City: Bars will close at 2 a.m.

Published 12:00 am Wednesday, March 9, 2011

NATCHEZ — Natchez Board of Aldermen agreed Tuesday that not much good can happen at the local bar scene after 2 a.m.

Ward 4 Alderman Tony Fields made a motion at the regular board meeting to direct City Planner Bob Nix to draft an ordinance forcing bars to close their doors at 2 a.m.

Fields said addressing the closing time is something the aldermen should have looked into before, but a recent violent act compelled him to take action in the form of the motion.

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“A young man was (recently) shot four times inside a night club,” Fields said. “It’s getting out of hand.”

Fields said the instances of early morning disturbances at downtown bars also indicate the bar scene needs restriction.

Fields recommended the ordinance call for bars to stop selling alcohol at 2 a.m. and for patrons to be cleared out of premises by 2:30 a.m.

Fields also suggested writing into the ordinance security requirements for bars.

It would be up to the establishment’s security staff to clear the lots, Fields said.

Ward 2 Alderman James “Ricky” Gray said the board should consider taking action against establishments that continue to have major problems.

“If (a major disturbance) happens they will get a warning and if it happens again, we will pull the license,” Gray said. “It’s to the point where peoples’ lives are in danger.”

Mayor Jake Middleton said restricting bar hours will not affect the city’s resort status.

Middleton said the bar restrictions should not inadvertently affect tourism, either.

“Most of the problems in establishments are not from tourists; it’s from locals,” Middleton said. “It’s not usually tourists that are out at 3:30 or 4 a.m.”

Fields said he recommends the ordinance exempt the Isle of Capri Casino from the restricted hours.

Ward 4 Alderman Mark Fortenbery said the adage that nothing good goes on late at night applies to the bar scene.

“If there’s anything good going on at 2:30 a.m., come get us because we want to be a part of it,” Mark Fortenbery said.

Ward 1 Joyce Arceneaux-Mathis and Bob Pollard were not present at the point in the meeting when the vote was taken to draft a bar hours ordinance.

In other new from Tuesday’s meeting:

4 City Engineer David Gardner discussed challenges with Phase 2A of the North Natchez Drainage Project that is currently under construction.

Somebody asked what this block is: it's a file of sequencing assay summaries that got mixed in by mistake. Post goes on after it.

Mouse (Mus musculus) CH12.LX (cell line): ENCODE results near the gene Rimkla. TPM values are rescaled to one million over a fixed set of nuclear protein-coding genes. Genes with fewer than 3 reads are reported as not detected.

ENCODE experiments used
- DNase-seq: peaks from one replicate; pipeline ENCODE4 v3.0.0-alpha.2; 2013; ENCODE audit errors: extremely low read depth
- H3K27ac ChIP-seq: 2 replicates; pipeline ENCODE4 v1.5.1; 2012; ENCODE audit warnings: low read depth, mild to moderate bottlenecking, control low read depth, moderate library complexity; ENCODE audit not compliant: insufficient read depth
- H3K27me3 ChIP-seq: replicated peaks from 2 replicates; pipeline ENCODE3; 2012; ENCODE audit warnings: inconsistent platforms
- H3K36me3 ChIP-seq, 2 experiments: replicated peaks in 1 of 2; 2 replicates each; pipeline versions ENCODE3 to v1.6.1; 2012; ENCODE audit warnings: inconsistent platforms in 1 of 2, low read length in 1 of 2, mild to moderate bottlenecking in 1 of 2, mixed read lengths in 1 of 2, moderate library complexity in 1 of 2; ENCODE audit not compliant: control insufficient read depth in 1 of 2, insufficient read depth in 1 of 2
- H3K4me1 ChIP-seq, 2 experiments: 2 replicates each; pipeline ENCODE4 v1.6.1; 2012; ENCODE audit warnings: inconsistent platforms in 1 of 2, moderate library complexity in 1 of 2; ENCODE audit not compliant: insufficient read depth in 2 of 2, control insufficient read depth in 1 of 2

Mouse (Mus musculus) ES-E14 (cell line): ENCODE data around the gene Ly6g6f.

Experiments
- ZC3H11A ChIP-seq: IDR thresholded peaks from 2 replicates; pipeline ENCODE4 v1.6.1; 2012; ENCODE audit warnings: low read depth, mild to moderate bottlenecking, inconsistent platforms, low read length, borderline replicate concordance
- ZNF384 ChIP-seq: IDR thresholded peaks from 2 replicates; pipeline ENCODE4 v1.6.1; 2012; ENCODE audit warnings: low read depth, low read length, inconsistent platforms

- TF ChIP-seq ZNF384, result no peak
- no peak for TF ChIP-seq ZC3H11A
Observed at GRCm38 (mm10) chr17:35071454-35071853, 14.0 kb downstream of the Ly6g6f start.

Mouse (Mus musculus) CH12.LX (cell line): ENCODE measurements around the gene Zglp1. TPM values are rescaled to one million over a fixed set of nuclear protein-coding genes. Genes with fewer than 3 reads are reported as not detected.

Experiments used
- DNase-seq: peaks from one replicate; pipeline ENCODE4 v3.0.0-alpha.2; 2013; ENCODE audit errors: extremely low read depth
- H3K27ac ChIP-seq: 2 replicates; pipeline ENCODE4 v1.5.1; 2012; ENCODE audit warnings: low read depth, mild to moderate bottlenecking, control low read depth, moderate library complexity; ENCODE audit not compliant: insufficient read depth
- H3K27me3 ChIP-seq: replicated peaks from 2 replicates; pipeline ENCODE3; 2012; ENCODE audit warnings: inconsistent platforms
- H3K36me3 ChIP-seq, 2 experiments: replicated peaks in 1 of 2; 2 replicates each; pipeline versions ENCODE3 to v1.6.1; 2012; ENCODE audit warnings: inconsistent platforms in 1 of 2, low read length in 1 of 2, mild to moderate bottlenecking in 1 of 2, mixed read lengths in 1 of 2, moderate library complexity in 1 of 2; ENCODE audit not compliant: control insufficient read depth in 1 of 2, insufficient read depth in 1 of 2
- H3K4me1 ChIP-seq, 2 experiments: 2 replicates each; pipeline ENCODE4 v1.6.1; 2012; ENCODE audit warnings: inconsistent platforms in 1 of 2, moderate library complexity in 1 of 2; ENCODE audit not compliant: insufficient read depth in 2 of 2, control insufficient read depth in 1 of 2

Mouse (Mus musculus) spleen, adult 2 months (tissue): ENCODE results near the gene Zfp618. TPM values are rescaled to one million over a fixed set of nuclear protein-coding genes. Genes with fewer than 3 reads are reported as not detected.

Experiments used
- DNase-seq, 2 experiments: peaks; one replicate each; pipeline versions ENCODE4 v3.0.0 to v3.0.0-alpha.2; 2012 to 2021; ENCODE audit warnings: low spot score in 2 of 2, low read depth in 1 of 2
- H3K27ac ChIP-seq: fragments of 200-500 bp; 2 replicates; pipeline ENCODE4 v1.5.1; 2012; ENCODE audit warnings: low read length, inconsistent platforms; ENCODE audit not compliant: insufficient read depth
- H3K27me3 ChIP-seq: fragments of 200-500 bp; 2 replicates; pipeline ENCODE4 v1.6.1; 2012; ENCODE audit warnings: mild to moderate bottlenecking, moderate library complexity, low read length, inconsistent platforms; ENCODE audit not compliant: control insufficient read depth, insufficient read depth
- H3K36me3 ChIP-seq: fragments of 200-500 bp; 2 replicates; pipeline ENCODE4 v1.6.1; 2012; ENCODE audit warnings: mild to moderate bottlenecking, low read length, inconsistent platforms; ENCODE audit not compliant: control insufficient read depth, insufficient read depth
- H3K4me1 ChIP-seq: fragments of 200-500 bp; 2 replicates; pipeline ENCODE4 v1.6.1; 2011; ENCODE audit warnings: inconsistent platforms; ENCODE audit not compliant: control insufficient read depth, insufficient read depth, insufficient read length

He said the project has been difficult for all involved mostly because it is hard to predict what existing structures are beneath the ground in the old section of town due to a lack of records.

“There is four or five generations of (infrastructure) that there’s no record of, so we have run into a lot of (issues) we had to address,” Gardner said.

Gardner asked for approval for approximately $100,000 in change orders for the project because of unforeseen costs, such as running into underground storm drain systems. Since the bid the city took was $1 million under the project’s budget, the change orders should not cost the city extra money, Gardner said.

Arceneaux-Mathis said the extra costs could affect the cost of the next phase of the project, but the city might receive grant funding for the next phase.

Gardner said there are only 100 yards left to compete on the project, and everyone involved is prioritizing the project to complete it as smoothly as possible.

Issues on the North Natchez Drainage project will be addressed more specifically in a special meeting at 4 p.m. on March 21, Middleton said.

4 Dillard voted to table a decision whether to accept a special exception ordinance for a mobile home belonging to owner of the Northgate Shopping Center.

Former Adams County Supervisor Sammy Cauthen addressed the board on behalf of the owner, saying the trailer would be used for security for the shopping center, including 24-hour a fitness facility.

Cauthen said refusing to grant the exception would unsupportive of business.

Fortenbery said he wanted to be fair to all citizens and was worried allowing one person an exception would open the arena for more exemption requests.

City Planner Bob Nix said the exception included 11 standards that would have to be met in order for the owner to get the exemption.

The mobile home exemption will also be discussed at the March 21 meeting.